How to Choose Between the Hike to Huayna Picchu or Machu Picchu Mountain
Huayna Picchu and Machu Picchu Mountain are short hikes that begin inside Machu Picchu National Park. We offer a description and comparison of the two hikes. (Huayna is sometimes seen spelled "Wayna" because that's how it's pronounced. Wayna and Huayna are the same place)
Tickets are required and hikers must sign in and out at the checkpoints. There are separate checkpoints for each hike. Tickets for Huayna Picchu hike are the most popular and always sell out in advance. Sometimes several months in advance during the busy season. (Easter to October) Some people buy tickets to Machu Picchu Mountain as a fallback if Huayna Picchu tickets are sold out.
People who are fearful of heights, drop-offs, ledges and steep stone ladders should not do either hike. If you're not sure, you can buy the tickets in advance and decide when you get there. It's not possible to get a refund or transfer your ticket to anyone else. If you don't hike, you spot will go empty. You can't buy your ticket to Machu Picchu and then decide later to buy the ticket to the hike. Tickets for the hikes cannot be "added" to the tickets to Machu Picchu. You can only buy them combined with entry tickets to Machu Picchu. Tickets for Machu Picchu with or without either hike can be purchased on the official Peruvian government website:
Here's what you need to know about the trails, elevations and difficulty of each hike.
- is the little mountain you see behind the ruins in all the classic shots of Machu Picchu
- there are 2 hikes per day. enter from 7 - 8 am and 10 - 11 am with a limit of 200 people in each time slot.
- there can be a waiting line to sign in but there is a 1 hour window for sign in.
- the elevation gain is about 1000 ft to the summit and can be reached in 30 minutes or less if you are very fit and acclimatized
- the trail begins with short descent through small trees and cloud forest plants then opens up to steep stone steps that descend into a little saddle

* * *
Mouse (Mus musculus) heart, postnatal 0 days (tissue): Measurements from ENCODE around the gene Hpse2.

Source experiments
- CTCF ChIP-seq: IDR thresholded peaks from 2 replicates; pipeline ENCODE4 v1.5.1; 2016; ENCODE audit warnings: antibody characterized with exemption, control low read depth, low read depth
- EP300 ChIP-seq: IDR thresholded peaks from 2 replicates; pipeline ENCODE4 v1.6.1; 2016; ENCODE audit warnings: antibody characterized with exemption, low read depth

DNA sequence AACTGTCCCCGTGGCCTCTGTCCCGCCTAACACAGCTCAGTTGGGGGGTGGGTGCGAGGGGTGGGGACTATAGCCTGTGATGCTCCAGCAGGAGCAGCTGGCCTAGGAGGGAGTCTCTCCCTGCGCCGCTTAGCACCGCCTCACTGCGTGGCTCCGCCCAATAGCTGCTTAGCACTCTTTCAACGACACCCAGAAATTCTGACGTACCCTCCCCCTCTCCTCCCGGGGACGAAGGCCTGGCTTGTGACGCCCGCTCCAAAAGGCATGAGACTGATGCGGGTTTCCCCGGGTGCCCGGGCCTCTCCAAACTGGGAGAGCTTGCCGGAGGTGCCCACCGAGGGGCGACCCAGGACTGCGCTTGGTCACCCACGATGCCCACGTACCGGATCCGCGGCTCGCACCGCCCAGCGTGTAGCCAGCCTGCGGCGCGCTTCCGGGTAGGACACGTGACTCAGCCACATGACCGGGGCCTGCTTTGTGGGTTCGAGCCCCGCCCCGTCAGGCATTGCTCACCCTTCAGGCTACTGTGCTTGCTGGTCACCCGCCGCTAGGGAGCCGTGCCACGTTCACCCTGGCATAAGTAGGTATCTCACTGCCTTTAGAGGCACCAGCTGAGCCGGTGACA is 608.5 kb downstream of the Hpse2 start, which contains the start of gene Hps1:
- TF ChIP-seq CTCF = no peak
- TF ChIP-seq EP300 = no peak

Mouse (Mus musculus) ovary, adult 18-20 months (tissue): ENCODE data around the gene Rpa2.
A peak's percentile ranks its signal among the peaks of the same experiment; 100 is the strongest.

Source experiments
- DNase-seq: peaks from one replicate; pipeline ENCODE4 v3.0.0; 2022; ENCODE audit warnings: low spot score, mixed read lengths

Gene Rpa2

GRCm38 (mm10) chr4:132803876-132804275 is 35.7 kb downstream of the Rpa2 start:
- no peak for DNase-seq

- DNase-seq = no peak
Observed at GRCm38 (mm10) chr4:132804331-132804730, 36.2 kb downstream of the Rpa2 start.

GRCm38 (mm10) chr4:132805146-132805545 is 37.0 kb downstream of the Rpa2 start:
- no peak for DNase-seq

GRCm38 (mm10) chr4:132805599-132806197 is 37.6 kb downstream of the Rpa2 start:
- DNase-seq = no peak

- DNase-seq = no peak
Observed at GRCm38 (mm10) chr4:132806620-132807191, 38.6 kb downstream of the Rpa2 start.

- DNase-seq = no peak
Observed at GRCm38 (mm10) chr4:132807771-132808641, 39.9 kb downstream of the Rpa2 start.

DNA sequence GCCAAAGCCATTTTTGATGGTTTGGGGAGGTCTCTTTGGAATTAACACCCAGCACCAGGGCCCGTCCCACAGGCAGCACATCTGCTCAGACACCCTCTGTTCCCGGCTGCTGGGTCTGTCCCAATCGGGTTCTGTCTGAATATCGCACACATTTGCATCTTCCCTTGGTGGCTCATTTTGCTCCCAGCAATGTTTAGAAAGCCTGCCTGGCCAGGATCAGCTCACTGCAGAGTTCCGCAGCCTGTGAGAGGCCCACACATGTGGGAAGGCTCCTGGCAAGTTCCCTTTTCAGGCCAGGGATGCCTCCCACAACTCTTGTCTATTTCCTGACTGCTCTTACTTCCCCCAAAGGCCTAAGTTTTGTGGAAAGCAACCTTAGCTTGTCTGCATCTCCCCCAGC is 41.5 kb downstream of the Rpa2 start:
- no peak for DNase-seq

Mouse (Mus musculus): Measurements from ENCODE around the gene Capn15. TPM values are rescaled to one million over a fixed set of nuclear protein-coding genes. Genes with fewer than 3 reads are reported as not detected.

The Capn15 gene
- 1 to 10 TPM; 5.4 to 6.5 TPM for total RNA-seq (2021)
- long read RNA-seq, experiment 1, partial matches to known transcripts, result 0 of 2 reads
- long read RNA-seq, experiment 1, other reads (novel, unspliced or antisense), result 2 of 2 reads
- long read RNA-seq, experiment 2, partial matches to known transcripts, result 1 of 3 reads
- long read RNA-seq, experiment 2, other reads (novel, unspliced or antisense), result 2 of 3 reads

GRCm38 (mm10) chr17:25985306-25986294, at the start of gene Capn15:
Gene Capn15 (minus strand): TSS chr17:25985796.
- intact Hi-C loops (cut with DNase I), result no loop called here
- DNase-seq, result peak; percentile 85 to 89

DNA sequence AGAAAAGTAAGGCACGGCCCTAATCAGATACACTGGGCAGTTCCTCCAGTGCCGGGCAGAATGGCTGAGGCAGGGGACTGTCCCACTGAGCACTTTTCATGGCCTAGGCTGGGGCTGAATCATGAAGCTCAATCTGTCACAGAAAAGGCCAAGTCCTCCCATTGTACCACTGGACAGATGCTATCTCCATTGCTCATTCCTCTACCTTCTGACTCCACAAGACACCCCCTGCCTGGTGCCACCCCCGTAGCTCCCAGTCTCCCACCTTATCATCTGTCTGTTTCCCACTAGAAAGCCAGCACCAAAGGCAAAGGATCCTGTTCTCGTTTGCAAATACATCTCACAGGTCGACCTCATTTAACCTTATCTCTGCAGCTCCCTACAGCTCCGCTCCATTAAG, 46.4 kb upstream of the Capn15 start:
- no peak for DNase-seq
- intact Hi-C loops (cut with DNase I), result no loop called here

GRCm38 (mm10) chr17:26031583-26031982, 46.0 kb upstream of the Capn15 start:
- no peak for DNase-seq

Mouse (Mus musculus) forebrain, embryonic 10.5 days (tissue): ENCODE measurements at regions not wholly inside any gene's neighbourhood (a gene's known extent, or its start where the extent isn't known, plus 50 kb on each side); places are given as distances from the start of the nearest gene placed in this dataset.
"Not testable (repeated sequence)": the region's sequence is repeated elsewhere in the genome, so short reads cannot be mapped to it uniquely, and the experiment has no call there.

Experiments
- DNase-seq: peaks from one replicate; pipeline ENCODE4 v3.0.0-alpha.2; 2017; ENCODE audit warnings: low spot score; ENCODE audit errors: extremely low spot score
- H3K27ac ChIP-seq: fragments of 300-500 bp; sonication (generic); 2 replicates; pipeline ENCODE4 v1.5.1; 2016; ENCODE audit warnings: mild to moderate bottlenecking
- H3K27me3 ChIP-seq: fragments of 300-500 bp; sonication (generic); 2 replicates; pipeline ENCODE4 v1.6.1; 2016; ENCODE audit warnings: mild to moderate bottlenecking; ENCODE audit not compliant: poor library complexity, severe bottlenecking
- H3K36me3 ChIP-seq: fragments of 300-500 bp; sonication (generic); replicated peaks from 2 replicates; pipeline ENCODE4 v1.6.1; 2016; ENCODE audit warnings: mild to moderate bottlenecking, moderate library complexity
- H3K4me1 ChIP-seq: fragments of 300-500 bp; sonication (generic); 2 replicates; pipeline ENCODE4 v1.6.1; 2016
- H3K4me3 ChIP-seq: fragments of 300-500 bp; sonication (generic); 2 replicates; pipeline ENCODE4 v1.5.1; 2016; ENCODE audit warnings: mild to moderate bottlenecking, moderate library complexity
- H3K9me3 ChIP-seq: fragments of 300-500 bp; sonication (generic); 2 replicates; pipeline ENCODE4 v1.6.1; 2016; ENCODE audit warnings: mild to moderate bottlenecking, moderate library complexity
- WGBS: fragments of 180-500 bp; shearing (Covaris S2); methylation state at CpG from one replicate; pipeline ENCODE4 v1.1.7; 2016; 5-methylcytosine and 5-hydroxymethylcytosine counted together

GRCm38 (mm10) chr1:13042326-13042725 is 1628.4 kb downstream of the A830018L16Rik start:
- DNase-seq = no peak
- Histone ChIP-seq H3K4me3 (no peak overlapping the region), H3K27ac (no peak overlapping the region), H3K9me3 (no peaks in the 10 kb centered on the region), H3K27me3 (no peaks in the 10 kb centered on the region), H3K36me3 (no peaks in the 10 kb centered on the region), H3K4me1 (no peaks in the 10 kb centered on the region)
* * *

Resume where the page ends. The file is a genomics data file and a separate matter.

- from there the trail ascends with occasional steps and eventually a bird's eye view of Machu Picchu if the weather conditions are clear
- as you get closer to the summit the steps become narrow, very steep and it's necessary to use ropes installed in the granite walls to pull yourself up
- just before the summit, there are very steep stone ladders that may require the use of hands to ascend
- the summit is not flat and you must maneuver around huge granite boulders to get across the top
- there is a short 1 way loop at the top that includes a walk through a short cave, then reunites with the original path for the descent back to checkpoint
- the average time for roundtrip hike is about 1.5 hours, up to 2 hours
Tips for hiking Huayna Picchu:
- avoid having anything dangling and swinging on your shoulders, waist or neck, as this is most likely to cause you to get snagged or lose your balance.
- keep your hands free and if you hike with a trekking pole there are really steep sections where it's best to stash the pole out of the way
Machu Picchu Mountain:
- located between Huayna Picchu and Sungate, but closest to the Sungate. Sungate and MP Mountain are both opposite to Huayna Picchu.
- there are 2 times for entry per day: 7 - 8 am and 9 - 10 am with a limit of 400 people during each time slot
- there is usually not a waiting line to enter, but when Huayna Picchu sells out during the busy season, this hike becomes more popular
- the trail is a steep climb straight up the mountain on uneven stone steps with a few sections of rustic stone paths like a creek bed. The majority of the trail, maybe 90%, is uneven, steep, stone steps.
- elevation gain is over 2000 ft, which is twice as high as Huayna Picchu. Although there are no sections where you need to hold on to ropes or chains, this hike is more difficult than Huayna Picchu because there are no breaks in the ascent and because the majority of the hike is on steps.
- views of Machu Picchu don't become visible until about 15 minutes into the hike, you will come to the first landing. Otherwise the lower part of the hike is shrouded in foilage. The higher you get the more frequently you will see Machu Picchu, but it's not until you get near the summit that you can expect sustained views of the citadel below.
- you hike the same path up and down
- on average the hike takes up to 1.5 -2 hours to the summit. The descent takes 45 minutes to an hour and requires concentration to avoid falling.
- the summit is completely flat, with 360 surround view including Machu Picchu, Huayna Picchu and the jungle on the backside of the ruins. It can be very windy on top.
Tips for hiking Machu Picchu Mountain:
- use a trekking pole. The risk of falling is high.
- bring additional water and a little food
- lighten your load and don't carry a backpack if possible
The decision to do one of these hikes may depend on the amount of time you have to spend in Machu Picchu. I don't recommend that you do these hikes at the expense of spending time up close and inside the citadel. If you have 2 days in Machu Picchu, then adding this hike can enhance your overall experience. Or if you are not able to hike the Inca Trail, these hikes can be a good faster option.